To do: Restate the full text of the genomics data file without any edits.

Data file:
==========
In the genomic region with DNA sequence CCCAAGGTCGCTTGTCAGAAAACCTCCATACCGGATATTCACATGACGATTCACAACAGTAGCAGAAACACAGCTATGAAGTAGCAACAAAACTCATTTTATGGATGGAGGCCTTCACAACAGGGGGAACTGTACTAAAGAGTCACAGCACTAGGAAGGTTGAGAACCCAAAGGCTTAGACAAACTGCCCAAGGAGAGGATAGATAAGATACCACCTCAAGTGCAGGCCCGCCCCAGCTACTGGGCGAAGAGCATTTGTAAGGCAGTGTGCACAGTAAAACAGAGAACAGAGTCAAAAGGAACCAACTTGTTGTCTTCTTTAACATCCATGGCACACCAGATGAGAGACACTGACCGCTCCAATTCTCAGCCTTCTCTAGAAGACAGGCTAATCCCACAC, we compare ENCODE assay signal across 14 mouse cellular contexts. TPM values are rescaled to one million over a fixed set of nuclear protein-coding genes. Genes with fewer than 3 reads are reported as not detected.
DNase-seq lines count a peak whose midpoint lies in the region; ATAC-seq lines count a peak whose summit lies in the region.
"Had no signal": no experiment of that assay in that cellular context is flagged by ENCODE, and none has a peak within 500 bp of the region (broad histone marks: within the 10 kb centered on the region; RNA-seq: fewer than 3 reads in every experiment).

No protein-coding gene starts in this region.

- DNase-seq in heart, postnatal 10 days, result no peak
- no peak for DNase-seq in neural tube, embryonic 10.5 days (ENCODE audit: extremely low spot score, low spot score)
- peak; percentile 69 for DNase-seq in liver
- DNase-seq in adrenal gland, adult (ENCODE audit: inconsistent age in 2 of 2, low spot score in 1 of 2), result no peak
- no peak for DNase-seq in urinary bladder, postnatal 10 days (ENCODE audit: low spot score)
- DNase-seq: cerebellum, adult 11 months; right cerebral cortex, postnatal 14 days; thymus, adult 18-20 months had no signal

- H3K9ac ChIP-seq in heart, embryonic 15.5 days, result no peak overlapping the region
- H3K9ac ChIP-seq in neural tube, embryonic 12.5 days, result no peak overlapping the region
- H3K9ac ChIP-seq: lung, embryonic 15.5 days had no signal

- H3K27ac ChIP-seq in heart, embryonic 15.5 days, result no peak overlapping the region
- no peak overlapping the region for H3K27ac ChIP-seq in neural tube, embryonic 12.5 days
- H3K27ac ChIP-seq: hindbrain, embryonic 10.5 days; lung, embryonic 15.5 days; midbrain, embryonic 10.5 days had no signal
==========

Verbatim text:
In the genomic region with DNA sequence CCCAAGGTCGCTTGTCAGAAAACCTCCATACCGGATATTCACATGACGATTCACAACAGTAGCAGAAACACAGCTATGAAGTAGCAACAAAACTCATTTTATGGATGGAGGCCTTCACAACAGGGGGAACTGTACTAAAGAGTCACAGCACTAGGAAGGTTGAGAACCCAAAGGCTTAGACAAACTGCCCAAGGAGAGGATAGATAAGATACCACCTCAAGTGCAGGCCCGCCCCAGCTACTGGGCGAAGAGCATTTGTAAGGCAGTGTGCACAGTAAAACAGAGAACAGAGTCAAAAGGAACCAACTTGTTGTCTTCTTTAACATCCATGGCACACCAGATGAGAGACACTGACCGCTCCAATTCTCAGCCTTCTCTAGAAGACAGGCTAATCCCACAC, we compare ENCODE assay signal across 14 mouse cellular contexts. TPM values are rescaled to one million over a fixed set of nuclear protein-coding genes. Genes with fewer than 3 reads are reported as not detected.
DNase-seq lines count a peak whose midpoint lies in the region; ATAC-seq lines count a peak whose summit lies in the region.
"Had no signal": no experiment of that assay in that cellular context is flagged by ENCODE, and none has a peak within 500 bp of the region (broad histone marks: within the 10 kb centered on the region; RNA-seq: fewer than 3 reads in every experiment).

No protein-coding gene starts in this region.

- DNase-seq in heart, postnatal 10 days, result no peak
- no peak for DNase-seq in neural tube, embryonic 10.5 days (ENCODE audit: extremely low spot score, low spot score)
- peak; percentile 69 for DNase-seq in liver
- DNase-seq in adrenal gland, adult (ENCODE audit: inconsistent age in 2 of 2, low spot score in 1 of 2), result no peak
- no peak for DNase-seq in urinary bladder, postnatal 10 days (ENCODE audit: low spot score)
- DNase-seq: cerebellum, adult 11 months; right cerebral cortex, postnatal 14 days; thymus, adult 18-20 months had no signal

- H3K9ac ChIP-seq in heart, embryonic 15.5 days, result no peak overlapping the region
- H3K9ac ChIP-seq in neural tube, embryonic 12.5 days, result no peak overlapping the region
- H3K9ac ChIP-seq: lung, embryonic 15.5 days had no signal

- H3K27ac ChIP-seq in heart, embryonic 15.5 days, result no peak overlapping the region
- no peak overlapping the region for H3K27ac ChIP-seq in neural tube, embryonic 12.5 days
- H3K27ac ChIP-seq: hindbrain, embryonic 10.5 days; lung, embryonic 15.5 days; midbrain, embryonic 10.5 days had no signal